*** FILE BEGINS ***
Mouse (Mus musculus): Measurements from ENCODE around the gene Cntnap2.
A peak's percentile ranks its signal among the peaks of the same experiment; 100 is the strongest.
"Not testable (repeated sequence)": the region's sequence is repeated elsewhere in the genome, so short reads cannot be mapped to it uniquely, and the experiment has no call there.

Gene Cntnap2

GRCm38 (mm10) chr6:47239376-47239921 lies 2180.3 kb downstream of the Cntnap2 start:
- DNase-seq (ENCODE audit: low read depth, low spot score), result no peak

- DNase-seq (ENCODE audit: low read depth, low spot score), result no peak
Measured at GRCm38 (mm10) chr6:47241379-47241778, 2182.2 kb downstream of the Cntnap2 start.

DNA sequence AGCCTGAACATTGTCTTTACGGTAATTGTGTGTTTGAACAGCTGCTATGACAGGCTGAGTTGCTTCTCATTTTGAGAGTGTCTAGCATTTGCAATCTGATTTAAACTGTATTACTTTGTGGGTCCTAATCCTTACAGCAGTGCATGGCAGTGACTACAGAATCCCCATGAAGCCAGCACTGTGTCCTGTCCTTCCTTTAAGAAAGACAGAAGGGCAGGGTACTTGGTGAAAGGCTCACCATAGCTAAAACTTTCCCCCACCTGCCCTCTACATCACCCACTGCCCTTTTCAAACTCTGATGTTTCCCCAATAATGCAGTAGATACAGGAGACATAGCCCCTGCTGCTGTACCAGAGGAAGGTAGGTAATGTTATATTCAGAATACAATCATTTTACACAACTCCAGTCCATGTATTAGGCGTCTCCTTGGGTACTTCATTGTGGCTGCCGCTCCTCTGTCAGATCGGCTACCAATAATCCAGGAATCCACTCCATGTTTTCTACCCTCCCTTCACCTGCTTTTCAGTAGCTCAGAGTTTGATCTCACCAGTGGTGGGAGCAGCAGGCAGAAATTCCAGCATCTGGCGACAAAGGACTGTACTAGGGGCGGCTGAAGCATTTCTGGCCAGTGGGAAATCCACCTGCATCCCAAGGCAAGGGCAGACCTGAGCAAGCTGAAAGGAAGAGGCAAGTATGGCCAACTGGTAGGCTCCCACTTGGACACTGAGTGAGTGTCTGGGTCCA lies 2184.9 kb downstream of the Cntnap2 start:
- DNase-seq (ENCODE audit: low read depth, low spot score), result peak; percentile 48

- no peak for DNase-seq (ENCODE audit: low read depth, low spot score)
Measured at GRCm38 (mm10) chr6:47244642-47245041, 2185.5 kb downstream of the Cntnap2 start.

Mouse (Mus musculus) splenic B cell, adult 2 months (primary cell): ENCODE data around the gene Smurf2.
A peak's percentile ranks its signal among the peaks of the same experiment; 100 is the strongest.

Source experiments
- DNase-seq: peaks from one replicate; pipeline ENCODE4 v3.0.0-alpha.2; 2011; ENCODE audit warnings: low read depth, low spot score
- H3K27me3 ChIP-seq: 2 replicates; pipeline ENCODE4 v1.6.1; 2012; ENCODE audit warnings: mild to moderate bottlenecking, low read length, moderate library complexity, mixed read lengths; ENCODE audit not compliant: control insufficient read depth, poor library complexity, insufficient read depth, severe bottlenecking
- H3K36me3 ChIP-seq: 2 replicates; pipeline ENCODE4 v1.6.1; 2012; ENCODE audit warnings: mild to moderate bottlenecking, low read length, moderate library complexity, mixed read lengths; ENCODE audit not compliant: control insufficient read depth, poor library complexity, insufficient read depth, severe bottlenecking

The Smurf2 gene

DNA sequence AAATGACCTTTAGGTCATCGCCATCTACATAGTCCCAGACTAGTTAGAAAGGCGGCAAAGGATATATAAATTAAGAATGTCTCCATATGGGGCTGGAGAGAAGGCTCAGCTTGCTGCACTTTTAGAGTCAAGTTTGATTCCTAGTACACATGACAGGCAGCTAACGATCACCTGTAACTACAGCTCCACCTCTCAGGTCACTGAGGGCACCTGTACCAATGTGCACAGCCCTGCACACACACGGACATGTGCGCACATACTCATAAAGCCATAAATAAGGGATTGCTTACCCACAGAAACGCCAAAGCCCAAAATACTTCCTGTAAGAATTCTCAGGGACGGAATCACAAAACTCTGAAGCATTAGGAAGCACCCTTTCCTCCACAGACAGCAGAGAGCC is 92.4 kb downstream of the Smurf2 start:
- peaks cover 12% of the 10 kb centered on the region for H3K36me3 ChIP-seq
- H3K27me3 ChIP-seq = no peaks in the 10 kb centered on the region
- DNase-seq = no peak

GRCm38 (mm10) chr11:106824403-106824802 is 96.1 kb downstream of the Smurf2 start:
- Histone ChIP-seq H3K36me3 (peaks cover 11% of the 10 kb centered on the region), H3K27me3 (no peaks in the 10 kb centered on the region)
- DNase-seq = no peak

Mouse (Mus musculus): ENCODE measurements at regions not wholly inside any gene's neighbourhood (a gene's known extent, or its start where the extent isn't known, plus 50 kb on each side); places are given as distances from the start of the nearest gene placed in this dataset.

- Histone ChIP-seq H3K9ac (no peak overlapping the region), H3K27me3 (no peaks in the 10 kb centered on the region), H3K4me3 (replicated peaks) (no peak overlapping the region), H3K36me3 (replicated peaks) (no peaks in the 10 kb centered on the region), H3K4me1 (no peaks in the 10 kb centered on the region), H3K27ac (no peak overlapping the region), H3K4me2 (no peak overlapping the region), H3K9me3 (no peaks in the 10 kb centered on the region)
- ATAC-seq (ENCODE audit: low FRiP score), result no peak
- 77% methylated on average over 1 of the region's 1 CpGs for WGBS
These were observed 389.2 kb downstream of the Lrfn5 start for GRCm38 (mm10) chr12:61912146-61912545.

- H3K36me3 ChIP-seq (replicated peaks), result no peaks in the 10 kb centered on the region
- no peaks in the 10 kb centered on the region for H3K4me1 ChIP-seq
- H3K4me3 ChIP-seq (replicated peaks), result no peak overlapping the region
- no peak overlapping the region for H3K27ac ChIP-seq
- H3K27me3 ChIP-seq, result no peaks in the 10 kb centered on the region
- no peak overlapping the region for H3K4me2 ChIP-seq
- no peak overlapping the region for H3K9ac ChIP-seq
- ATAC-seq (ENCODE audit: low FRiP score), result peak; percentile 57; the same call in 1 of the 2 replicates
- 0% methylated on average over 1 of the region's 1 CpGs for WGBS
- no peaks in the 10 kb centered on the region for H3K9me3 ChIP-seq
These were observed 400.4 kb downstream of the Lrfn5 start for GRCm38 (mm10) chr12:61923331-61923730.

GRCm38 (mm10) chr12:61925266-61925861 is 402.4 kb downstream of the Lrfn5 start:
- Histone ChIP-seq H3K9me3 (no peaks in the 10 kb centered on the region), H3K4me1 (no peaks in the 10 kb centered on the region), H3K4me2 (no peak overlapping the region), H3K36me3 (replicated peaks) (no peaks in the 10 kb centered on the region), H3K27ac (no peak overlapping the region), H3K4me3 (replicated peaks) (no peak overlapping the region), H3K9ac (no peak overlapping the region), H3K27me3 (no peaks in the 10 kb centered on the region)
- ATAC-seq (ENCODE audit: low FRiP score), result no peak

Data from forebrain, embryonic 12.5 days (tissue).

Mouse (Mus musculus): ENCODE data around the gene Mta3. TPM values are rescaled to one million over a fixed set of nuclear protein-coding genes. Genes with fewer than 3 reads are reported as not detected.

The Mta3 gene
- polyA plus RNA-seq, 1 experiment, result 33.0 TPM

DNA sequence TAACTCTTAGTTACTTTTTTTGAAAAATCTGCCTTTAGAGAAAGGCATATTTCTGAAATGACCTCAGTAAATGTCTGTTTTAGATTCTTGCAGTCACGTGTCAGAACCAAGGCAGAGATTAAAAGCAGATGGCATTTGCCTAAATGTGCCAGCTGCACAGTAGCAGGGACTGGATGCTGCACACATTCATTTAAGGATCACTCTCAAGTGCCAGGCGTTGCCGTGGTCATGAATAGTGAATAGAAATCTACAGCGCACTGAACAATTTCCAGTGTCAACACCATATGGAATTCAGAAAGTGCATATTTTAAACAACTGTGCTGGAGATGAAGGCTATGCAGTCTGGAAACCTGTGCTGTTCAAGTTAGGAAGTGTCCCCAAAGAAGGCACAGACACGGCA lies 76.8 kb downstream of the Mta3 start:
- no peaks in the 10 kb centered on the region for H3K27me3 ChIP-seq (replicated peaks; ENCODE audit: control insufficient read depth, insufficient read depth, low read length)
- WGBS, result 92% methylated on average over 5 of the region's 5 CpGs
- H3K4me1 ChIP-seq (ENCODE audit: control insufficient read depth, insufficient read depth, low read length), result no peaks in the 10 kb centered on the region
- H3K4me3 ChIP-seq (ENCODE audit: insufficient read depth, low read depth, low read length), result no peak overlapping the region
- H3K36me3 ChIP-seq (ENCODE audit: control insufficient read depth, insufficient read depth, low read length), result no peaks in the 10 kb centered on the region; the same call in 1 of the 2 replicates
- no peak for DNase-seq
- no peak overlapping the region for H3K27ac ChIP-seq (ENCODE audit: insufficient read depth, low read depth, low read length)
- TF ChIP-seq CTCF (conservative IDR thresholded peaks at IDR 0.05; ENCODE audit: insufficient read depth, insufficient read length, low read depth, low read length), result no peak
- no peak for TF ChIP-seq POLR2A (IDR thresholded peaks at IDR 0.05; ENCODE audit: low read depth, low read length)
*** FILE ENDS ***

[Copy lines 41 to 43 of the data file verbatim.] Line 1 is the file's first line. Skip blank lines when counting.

- no peaks in the 10 kb centered on the region for H3K9me3 ChIP-seq
These were observed 400.4 kb downstream of the Lrfn5 start for GRCm38 (mm10) chr12:61923331-61923730.

GRCm38 (mm10) chr12:61925266-61925861 is 402.4 kb downstream of the Lrfn5 start: